Social distributed computing service framework

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University of New Brunswick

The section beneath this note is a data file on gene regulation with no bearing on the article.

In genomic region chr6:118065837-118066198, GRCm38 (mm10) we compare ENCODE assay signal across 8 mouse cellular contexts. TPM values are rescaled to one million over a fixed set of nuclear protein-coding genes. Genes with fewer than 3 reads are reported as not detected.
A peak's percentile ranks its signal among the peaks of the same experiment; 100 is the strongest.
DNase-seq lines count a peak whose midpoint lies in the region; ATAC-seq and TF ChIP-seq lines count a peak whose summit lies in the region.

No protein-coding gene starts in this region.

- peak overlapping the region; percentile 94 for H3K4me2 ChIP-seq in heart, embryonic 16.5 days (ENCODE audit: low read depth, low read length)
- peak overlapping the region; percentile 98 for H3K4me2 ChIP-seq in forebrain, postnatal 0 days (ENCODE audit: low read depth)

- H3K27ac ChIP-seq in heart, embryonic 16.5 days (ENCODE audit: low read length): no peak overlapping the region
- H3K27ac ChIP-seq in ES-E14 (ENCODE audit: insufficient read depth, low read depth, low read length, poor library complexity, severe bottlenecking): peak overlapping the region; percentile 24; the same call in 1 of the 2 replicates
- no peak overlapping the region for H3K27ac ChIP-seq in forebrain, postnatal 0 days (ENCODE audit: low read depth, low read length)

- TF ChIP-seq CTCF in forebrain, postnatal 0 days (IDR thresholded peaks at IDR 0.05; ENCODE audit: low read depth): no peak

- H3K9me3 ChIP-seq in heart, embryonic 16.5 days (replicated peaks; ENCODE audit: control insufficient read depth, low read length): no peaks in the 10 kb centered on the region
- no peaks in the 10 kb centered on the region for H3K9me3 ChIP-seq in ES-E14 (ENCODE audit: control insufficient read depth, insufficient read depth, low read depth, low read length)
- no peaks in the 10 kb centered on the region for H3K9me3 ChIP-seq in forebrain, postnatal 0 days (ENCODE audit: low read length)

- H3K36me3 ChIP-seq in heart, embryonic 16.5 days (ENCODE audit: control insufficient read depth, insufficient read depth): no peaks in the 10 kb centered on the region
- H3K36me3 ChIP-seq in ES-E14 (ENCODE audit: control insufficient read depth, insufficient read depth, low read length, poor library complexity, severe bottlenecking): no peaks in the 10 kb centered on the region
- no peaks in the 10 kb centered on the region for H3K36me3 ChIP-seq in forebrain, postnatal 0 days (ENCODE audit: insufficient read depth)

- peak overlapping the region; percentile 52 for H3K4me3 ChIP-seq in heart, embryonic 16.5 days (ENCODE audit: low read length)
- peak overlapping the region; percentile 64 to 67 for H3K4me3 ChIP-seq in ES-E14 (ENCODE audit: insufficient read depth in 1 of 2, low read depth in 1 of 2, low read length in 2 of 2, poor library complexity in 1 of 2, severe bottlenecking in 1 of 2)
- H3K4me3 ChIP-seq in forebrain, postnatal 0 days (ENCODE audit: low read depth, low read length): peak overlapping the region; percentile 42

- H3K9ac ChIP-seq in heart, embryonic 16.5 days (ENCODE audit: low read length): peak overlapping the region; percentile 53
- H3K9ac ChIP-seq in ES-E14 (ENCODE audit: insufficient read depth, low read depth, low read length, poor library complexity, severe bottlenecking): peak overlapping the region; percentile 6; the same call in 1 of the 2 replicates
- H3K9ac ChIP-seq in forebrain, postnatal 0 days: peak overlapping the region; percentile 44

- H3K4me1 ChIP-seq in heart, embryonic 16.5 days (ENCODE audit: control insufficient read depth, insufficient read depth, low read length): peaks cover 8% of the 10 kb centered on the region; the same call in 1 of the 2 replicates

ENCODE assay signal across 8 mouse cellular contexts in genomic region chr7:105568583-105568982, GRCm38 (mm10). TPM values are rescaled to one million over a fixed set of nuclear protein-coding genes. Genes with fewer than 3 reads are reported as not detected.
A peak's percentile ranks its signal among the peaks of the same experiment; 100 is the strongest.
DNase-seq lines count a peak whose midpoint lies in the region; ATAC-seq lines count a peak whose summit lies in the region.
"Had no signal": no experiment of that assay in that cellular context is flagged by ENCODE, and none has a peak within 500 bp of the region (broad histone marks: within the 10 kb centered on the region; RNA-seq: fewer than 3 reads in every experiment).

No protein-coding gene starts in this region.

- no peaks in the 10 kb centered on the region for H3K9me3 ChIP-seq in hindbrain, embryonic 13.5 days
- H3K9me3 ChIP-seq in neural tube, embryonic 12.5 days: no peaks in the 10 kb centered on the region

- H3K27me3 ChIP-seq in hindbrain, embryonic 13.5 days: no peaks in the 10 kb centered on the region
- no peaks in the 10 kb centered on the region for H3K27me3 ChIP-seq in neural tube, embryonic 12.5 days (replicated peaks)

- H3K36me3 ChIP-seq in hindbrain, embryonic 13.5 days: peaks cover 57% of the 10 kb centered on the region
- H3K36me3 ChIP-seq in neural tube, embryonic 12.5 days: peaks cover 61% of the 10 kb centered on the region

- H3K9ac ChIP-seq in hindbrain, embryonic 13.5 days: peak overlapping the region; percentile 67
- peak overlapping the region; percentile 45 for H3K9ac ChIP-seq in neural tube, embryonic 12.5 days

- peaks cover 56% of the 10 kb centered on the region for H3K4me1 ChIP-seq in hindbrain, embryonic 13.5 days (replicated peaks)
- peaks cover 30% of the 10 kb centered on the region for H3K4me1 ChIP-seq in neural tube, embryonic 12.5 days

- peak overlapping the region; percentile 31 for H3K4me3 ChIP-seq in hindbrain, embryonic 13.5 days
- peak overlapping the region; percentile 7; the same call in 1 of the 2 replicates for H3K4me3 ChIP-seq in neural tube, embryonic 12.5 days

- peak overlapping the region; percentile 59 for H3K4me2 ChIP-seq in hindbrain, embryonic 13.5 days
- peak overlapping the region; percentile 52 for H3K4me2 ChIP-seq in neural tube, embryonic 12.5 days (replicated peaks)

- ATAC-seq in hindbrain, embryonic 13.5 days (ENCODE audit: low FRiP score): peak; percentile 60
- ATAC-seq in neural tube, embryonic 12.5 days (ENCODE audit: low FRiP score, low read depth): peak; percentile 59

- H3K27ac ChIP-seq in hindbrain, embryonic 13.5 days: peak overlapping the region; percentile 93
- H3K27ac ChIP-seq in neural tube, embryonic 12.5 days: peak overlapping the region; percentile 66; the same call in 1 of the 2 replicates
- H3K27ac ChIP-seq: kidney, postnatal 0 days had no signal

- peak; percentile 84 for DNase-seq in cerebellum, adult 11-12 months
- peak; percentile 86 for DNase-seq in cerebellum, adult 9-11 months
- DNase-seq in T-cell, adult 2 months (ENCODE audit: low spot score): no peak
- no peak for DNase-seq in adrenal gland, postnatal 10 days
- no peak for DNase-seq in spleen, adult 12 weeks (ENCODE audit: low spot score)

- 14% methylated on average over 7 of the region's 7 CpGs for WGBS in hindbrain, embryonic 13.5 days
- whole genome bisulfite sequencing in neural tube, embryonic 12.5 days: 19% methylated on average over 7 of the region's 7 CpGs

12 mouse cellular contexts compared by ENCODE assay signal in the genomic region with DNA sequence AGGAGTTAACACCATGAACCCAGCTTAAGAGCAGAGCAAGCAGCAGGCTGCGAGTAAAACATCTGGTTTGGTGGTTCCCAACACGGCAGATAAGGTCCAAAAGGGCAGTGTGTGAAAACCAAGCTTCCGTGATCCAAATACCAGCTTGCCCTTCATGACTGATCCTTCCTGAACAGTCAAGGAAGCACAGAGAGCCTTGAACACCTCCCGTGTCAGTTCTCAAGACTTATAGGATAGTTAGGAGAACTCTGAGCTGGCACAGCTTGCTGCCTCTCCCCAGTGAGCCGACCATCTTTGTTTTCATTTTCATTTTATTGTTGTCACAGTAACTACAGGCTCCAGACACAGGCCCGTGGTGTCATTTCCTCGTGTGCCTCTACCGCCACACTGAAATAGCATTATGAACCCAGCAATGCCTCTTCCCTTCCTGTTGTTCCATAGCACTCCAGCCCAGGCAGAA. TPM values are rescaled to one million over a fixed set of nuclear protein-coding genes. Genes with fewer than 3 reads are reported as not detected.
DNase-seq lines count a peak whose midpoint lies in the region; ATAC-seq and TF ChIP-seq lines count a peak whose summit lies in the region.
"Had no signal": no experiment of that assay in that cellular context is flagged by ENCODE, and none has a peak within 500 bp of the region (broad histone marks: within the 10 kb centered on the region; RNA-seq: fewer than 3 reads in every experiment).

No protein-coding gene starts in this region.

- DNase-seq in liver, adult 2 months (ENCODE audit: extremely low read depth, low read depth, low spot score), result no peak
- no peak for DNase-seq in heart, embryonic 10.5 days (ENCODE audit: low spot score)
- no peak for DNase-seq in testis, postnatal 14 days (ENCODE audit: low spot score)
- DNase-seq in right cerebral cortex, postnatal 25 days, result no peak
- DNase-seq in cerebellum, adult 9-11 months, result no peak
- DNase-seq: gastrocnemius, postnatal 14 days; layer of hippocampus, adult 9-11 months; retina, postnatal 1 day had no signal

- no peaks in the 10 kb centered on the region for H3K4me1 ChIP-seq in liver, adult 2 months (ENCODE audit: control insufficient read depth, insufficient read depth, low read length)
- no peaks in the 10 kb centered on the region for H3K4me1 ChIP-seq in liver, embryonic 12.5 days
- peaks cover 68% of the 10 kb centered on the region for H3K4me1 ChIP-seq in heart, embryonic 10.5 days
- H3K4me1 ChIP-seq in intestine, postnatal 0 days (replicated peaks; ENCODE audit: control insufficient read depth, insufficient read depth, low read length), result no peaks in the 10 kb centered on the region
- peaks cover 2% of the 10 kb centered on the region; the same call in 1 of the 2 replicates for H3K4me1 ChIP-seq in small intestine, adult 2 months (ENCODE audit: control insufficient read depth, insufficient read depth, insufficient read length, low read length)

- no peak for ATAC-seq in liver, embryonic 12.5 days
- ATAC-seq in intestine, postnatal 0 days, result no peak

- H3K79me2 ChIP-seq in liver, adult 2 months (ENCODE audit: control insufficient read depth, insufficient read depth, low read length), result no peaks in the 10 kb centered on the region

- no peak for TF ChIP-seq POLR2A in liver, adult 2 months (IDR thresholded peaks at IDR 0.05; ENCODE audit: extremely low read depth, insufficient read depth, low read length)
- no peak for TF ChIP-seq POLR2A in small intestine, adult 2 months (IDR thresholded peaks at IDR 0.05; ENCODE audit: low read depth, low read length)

Social Distributed Computing, as a new concept, intersects conventional distributed computing with the Online Social Networks which have become important parts of our lives. Using the pre-existing social links, we can increase the amount of software functionality we have available to ourselves by sharing our applications with friends and using the applications our friends have shared. The software can be run on the friend's machine and input/output can be streamed through the Social Distributed Computing services allowing the requesting friend to access it through a light-weight client such as a web browser. The Social Distributed Computing framework also opens the door to allow friends to share computing resources with one another when they are not being used. This provides in essence, a social grid computing environment, making grid computing accessible to anyone instead of only large scientific endeavors. The Social Distributed Computing framework consists of 3 main modules which each perform a service. The Control Module interacts with the Online Social Network allowing the users to declare which resources and applications they would like to share, and shows which are available to the current user. The Application Sharing Module sets up and runs an application sharing instance allowing the remote execution of a program by a friend. This is accomplished by streaming the input/output through the service. The Resource Sharing Module allows users to take advantage of their friend's shared resources to perform remote computation and storage. To accomplish this the service is used to forward code and data, making social grid computing possible. In this thesis I detail several use cases for possible applications of the framework. I also implemented the Control and Application Sharing modules and performed two performance experiments to create and evaluate a prototype for the concept of Social Distributed Computing.